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getting colder – trouble with my piles

October 20, 2012 Gotalottie, Tips No Comments
at last - 45 degrees inside, 12 degrees out

it’s that time of year – Autumn – and anyone planning their veg for the following year would be wise to be thinking seriously about their compost.

Our compost bins are quietly filling during the year, with odd bits of weed, scrappy lettuce which have been decimated by slugs and the usual tidyings of veg prior to taking it home.

By the time Autumn arrives, the days are shorter, cooler and our compost bins have possibly become a festering anaerobic mass where nothing is going to compost in a hurry. Of course, compost bins need turning, not just in Autumn, but at all points of the year, because the introduction of air speeds the process of the bacteria in the pile. Any gardener worth their salt knows this, in reality few pay enough attention to their compost bins and that is why the results are usually poor.

That is not what this post is about.

If you’ve been following our blog, you’ll see that we’re employing a no-dig approach to the whole site quite simply because we ‘daren’t dig’ as a result of the forest of Horsetail on site. The no-dig method requires quite large amounts of material to be brought in and we have quite a large plot; doing the maths – that’s a lot.

We can’t dig though – not at all – because breaking Horsetail roots into small pieces is not going to happen on plot 36.

earlier - a forest of Horsetail

earlier – a forest of Horsetail

We’re levelling the site as we go and applying several layers of thick card and building beds on top of this; this is a serious amount of material to bring in, a task which is exacerbated by the fact that there is no vehicle access to the site and everything is bagged and barrowed.

We had a good source of material, well rotted and full of worms – we’ve exhausted it; it’s difficult to imagine, but true.

.. and so to Plan B – large scale on-site composting.

As anyone who has bought well-rotted horse manure will know, it’s mucky stuff, full of straw and usually not well-rotted. So at £2 a bag or £12 a trailer full, pop it in a pile, turn it a few times and in 6 months or so – it’ll be ok.

We don’t have that option.

We live in quite a ‘horsey’ area and there are some of the most pampered horses on this planet, living close to us. A bag of horse manure around here, contains 85-90% straw and 10-15% poo, it’s incredible poo but not not much of it in a bag, at any price; so what to do?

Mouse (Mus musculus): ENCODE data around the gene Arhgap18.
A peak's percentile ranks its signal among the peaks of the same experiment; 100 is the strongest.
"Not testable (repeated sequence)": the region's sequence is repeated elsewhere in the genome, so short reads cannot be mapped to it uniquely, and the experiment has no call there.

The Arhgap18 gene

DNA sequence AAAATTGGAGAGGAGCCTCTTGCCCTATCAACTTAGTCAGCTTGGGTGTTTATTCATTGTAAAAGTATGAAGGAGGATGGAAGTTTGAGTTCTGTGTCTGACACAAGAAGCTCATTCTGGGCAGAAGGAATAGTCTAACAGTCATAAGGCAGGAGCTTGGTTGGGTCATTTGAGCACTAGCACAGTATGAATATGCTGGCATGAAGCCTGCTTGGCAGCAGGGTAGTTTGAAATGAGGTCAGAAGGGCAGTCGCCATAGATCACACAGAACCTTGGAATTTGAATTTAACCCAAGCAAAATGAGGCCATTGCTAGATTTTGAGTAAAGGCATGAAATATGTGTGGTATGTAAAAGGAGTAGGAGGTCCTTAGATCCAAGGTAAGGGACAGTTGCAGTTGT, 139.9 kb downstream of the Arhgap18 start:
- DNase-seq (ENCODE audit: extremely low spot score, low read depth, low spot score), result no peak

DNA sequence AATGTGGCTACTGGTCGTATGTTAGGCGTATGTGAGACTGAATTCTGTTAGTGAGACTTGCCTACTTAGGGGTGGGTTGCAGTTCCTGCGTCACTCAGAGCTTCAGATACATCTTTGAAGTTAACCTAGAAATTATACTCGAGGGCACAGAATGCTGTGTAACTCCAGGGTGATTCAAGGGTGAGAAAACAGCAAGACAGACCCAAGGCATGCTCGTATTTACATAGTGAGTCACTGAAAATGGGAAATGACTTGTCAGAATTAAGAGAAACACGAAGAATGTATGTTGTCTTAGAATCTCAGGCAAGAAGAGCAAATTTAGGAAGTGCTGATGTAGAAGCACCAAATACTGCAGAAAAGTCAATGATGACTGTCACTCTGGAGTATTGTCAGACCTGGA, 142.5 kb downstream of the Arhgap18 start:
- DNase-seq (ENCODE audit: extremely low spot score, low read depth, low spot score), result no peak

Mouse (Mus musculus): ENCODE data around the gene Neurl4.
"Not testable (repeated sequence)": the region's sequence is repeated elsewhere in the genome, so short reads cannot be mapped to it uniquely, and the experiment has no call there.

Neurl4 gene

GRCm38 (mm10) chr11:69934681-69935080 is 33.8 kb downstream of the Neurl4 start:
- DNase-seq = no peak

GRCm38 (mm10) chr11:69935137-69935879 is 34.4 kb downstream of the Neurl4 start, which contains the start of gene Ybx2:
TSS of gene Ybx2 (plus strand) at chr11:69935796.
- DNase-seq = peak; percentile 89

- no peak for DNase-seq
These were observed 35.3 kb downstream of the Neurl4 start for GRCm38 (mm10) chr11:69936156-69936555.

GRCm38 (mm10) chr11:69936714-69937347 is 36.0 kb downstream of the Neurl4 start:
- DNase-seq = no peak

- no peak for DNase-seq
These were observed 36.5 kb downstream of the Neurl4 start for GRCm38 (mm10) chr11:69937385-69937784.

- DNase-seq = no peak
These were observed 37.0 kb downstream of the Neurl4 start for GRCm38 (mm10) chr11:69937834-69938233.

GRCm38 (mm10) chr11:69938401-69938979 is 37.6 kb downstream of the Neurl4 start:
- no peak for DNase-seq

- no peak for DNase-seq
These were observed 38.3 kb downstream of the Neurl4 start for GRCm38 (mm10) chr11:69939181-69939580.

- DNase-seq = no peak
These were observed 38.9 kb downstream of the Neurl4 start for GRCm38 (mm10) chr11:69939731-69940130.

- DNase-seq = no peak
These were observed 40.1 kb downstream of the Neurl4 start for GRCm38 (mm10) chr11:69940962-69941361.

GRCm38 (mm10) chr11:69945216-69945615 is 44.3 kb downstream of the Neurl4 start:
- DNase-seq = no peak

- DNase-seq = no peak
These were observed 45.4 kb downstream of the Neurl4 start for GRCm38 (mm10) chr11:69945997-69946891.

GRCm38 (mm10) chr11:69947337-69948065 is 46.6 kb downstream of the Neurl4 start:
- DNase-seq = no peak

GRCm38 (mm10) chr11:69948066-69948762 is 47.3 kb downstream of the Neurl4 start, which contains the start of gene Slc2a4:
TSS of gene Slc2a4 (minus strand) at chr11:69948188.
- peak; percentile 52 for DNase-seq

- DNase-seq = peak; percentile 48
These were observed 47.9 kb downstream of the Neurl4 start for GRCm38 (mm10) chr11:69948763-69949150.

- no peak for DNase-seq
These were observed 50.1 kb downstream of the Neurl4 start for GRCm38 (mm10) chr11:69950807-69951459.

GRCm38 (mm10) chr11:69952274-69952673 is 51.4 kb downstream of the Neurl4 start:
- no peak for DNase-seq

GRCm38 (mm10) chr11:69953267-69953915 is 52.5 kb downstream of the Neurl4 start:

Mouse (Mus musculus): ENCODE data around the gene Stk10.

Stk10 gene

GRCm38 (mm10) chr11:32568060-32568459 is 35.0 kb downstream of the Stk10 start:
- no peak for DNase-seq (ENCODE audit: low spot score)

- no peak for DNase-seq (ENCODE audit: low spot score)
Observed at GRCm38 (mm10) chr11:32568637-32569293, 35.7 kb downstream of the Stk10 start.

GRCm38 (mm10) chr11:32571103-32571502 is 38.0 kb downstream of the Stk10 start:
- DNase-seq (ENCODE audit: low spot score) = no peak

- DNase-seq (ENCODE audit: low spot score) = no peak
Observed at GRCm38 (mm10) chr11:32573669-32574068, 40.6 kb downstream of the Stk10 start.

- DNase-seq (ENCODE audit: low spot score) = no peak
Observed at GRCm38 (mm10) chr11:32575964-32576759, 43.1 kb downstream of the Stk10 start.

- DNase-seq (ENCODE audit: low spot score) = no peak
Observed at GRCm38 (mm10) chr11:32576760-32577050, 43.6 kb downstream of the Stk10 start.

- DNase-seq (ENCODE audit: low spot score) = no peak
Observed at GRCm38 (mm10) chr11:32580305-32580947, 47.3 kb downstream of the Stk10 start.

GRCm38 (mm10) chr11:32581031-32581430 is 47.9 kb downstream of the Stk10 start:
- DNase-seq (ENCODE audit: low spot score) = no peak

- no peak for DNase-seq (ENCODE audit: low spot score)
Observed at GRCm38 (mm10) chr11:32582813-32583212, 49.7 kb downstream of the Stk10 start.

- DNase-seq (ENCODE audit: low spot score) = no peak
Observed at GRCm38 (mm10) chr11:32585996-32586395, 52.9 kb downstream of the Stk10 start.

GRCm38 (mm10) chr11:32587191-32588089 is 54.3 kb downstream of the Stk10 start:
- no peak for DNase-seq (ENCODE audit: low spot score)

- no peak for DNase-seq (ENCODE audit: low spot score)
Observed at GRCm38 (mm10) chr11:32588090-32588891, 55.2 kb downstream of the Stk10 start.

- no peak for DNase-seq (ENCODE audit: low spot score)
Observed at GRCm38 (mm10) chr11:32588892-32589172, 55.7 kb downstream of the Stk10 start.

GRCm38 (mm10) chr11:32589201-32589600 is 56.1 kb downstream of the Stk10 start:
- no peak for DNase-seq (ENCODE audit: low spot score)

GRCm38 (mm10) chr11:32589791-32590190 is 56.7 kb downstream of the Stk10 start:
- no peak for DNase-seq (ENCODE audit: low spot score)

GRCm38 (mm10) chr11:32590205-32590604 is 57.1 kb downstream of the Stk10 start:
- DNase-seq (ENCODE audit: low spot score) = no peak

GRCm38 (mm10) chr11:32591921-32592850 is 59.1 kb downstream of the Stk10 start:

We have a solution, we have found a source of poo and not a scrap of straw in it. It’s free, it’s pure poo and it could be pure gold to a gardener planning to spread it on top of the roses or dug into a trench for spring potato planting.

It has to be composted, as I’m not prepared to risk spreading weed seeds or soil pathogens into our beds and it must be composted quickly. During the last 3 weekends we’ve brought in 90 large and very heavy bags of the stuff and have made 3 piles approximately 1.2m high and 2m in diameter, which we are going to hot compost, in 6-8 weeks maximum.

There’s no brown material in there at all and so, for composting to work it must be:

a) well aerated

b) kept moist, but covered from the elements

c) activated to kick-start the bacterial process

If you’ve ever made home-brew, you’ll understand my delight on seeing the piles finally getting activated. The activator, the ’yeast’ in this process, has begun its job.

at last - 45 degrees inside, 12 degrees out

at last – 45 degrees inside, 12 degrees out

At last, this morning, we were seeing around 45 degrees, so the piles were turned and moistened and re-covered; they should be cooking at 55-60 degrees by next weekend and destroying any pathogens and neutralising any weed seeds.

I’ll add an additional post to this in a couple of weeks, to show you the progress and demonstrate some simple methods of turning; but for now, I’m content that despite the colder weather - I no longer have a problem with my piles.

The activator? Urine; from the male of the species was always considered the best and laced with home-brew - even better?… I’ll not go there, it’s late.

Note to editor: All degrees in Celsius.

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